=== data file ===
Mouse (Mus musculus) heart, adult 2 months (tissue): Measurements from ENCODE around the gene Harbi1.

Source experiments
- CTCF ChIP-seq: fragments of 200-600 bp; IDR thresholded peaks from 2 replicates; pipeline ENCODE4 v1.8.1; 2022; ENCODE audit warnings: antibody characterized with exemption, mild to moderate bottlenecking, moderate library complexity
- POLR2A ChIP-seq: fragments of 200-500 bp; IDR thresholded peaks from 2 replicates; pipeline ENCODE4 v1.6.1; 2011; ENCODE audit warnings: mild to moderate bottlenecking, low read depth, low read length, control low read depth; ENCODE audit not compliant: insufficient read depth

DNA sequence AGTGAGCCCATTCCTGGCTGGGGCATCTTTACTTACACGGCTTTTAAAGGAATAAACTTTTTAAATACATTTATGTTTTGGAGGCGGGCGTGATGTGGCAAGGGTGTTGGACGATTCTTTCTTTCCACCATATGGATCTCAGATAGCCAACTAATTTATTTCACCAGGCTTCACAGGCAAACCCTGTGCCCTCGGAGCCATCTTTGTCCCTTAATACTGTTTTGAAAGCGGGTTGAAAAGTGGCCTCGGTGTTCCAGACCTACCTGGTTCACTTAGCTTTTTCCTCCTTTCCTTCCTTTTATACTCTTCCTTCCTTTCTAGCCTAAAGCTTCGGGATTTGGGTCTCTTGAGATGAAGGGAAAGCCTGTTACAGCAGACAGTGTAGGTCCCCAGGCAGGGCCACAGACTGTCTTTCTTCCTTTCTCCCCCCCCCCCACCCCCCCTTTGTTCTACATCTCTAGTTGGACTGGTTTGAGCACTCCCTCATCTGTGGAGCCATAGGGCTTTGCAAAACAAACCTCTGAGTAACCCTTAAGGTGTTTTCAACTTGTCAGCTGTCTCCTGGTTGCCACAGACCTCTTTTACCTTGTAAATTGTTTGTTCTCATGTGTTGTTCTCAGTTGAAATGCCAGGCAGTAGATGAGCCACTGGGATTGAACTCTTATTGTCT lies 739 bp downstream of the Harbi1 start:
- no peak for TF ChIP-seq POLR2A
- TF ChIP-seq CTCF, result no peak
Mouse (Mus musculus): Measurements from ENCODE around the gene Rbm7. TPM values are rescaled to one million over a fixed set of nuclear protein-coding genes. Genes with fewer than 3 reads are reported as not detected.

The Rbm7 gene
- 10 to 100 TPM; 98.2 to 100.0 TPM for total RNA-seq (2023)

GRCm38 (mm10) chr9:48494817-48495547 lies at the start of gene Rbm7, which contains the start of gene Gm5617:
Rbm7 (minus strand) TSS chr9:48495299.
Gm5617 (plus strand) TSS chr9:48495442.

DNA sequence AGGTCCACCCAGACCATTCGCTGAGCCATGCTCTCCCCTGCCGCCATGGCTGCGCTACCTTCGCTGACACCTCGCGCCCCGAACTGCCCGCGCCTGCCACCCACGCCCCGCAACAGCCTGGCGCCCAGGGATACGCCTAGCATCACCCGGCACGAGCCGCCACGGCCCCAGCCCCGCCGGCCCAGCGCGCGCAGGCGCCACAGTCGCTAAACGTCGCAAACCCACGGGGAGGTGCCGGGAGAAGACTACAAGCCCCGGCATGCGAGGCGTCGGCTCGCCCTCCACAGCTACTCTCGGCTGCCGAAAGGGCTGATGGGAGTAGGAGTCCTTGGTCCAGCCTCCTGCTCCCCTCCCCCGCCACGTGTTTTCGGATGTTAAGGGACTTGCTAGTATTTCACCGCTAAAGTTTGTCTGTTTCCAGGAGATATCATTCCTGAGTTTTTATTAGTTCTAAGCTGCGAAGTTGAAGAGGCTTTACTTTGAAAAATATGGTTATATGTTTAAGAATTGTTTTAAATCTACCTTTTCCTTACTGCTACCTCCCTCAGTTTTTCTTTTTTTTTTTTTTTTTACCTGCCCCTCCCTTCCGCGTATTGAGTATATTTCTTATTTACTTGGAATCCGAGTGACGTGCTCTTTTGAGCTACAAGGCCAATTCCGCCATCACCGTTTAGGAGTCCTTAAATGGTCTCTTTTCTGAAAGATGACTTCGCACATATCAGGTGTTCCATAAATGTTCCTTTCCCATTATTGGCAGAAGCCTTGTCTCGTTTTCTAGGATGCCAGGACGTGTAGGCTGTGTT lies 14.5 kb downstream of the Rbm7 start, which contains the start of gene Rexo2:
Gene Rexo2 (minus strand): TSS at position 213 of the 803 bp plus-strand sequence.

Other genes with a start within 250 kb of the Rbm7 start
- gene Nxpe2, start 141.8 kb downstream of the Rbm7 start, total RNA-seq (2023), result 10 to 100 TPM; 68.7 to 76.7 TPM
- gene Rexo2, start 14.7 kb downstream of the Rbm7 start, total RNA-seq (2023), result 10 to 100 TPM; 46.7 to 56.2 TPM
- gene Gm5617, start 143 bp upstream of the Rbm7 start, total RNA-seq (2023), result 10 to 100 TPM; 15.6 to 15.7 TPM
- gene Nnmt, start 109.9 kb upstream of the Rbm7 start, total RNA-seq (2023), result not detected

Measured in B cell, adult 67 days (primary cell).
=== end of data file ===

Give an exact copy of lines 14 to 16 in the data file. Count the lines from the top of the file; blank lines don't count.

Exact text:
DNA sequence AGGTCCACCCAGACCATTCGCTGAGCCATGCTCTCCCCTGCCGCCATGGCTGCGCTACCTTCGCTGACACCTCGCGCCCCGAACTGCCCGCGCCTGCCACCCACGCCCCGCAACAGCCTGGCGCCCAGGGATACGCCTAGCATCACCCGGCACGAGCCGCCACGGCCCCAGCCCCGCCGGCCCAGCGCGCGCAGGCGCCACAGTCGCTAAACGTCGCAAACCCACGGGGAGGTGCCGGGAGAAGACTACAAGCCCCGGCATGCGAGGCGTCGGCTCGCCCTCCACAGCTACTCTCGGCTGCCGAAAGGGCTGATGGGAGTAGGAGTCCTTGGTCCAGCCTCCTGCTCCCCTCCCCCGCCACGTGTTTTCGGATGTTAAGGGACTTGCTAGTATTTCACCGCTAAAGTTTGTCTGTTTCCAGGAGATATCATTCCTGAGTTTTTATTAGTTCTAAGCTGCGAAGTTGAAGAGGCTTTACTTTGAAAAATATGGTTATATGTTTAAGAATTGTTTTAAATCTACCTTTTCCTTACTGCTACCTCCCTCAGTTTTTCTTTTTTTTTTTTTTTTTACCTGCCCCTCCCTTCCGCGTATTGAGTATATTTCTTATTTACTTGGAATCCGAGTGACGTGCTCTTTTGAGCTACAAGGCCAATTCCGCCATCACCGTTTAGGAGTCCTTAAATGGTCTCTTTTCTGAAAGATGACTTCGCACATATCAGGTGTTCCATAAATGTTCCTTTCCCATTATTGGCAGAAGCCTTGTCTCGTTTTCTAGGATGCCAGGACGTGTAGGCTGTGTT lies 14.5 kb downstream of the Rbm7 start, which contains the start of gene Rexo2:
Gene Rexo2 (minus strand): TSS at position 213 of the 803 bp plus-strand sequence.

Other genes with a start within 250 kb of the Rbm7 start